The world’s forests are being destroyed against a background of corruption, illegality and apathy. This article was originally published in The Ecologist magazine, 28th March, 2022 A complex web of financial instruments allowing crime, corruption and wrong-doing, hidden behind shell corporations and offshore companies was exposed with the release of the Panama Papers.  This shadow networkContinue reading “Treespiracy: Forests are being destroyed against a background of corruption, illegality and apathy”

10 reasons why ecolabels & commodity certification are not a solution to stop the EU importing tropical deforestation

71 environmental and human rights groups from around the world – wrote to the EU Commission warning that certification schemes and ecolabels were not sufficient to prevent human rights abuses and deforestation from entering the European Union. Meanwhile industry lobbyists are attempting to weaken the proposed EU laws with these ineffective and corrupt certification schemesContinue reading “10 reasons why ecolabels & commodity certification are not a solution to stop the EU importing tropical deforestation”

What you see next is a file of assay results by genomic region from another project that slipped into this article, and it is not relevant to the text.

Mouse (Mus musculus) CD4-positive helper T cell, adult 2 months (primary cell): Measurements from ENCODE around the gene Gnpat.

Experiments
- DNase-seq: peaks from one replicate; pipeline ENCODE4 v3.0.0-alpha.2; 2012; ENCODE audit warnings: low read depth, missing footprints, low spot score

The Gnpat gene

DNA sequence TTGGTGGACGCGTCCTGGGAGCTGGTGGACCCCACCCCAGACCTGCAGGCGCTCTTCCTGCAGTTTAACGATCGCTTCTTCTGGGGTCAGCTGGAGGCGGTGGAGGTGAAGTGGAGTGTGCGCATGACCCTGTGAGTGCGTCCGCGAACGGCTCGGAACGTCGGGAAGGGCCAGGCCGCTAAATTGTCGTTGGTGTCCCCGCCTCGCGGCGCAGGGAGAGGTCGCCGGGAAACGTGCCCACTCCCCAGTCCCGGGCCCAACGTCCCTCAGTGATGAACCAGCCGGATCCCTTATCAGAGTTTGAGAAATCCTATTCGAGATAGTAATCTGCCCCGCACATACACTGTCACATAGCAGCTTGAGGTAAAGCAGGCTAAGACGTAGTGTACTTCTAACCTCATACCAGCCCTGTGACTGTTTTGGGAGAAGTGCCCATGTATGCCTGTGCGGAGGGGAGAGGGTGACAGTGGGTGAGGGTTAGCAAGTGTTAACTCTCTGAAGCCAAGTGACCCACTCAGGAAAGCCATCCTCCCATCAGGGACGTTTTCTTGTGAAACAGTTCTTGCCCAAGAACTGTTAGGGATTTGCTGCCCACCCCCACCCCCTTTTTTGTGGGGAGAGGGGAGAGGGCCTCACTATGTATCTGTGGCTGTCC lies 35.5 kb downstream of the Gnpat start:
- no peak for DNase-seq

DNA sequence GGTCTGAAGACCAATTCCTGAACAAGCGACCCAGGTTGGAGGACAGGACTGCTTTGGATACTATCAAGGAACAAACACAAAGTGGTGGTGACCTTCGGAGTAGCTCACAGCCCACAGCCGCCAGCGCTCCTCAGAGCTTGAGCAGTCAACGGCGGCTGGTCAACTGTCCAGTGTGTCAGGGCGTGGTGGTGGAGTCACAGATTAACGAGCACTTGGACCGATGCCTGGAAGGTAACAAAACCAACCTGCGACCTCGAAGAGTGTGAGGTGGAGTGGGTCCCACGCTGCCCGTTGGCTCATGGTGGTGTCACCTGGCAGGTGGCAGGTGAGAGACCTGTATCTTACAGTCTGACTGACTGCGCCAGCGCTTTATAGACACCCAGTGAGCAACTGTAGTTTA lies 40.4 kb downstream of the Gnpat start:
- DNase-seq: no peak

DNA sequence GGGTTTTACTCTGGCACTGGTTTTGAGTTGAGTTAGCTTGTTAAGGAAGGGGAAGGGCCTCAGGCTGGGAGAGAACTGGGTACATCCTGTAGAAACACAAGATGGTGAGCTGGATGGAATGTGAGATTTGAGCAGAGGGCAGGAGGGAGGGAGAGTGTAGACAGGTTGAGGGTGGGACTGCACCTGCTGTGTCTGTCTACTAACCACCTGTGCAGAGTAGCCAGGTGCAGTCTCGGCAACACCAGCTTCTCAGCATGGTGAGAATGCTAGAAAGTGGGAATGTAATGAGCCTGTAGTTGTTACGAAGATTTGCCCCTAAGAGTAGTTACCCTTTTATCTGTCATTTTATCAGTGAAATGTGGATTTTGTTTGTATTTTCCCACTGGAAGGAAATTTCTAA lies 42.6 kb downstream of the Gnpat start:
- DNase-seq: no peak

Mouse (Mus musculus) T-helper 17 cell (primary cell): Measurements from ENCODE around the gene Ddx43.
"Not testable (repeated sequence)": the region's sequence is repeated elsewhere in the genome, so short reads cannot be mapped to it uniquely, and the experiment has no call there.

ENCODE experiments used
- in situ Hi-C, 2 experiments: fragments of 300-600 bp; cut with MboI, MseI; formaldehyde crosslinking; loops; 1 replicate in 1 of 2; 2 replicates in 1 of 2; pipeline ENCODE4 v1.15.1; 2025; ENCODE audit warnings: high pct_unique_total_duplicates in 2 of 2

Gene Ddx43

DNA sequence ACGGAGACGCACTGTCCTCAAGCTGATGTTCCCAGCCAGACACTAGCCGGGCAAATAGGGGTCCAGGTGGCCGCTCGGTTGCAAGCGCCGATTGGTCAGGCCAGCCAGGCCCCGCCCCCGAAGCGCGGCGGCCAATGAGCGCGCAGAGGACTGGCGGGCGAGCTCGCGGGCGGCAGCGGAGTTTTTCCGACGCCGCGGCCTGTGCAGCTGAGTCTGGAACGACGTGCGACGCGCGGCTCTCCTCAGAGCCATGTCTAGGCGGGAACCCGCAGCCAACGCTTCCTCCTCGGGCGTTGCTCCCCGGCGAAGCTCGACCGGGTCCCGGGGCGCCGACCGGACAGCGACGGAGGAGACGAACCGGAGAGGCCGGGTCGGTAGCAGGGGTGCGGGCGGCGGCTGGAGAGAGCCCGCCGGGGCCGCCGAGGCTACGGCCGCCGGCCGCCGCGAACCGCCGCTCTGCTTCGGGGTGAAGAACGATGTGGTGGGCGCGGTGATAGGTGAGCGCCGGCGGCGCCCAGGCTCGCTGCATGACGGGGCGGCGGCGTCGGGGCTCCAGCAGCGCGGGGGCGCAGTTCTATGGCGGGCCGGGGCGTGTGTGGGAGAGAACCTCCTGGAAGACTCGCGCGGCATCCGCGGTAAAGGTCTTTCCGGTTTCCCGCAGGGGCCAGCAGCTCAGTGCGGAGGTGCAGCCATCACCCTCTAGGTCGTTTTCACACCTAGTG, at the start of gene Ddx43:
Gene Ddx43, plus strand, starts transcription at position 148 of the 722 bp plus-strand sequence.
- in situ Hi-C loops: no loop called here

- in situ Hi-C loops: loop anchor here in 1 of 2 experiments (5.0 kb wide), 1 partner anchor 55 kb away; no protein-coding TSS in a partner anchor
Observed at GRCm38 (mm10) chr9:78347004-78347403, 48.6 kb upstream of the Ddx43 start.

Nigeria’s nature reserves need more help to protect biodiversity

Nigeria’s Federal Ministry of Environment recently nominated Finima Nature Park in River State as a Ramsar site: a wetland of international importance. Tajudeen Amusa, University of Ilorin These sites are designated under the Ramsar Convention, an intergovernmental environmental treaty established in 1971 by UNESCO. It aims to protect representative, rare or unique wetlands, or thoseContinue reading “Nigeria’s nature reserves need more help to protect biodiversity”

Ecocide: why establishing a new international crime would be a step towards interspecies justice

A movement of activists and legal scholars is seeking to make “ecocide” an international crime within the jurisdiction of the International Criminal Court (ICC). The Stop Ecocide Foundation has put together a prestigious international panel of experts that has just proposed a new definition of the term. Heather Alberro, Nottingham Trent University and Luigi Daniele,Continue reading “Ecocide: why establishing a new international crime would be a step towards interspecies justice”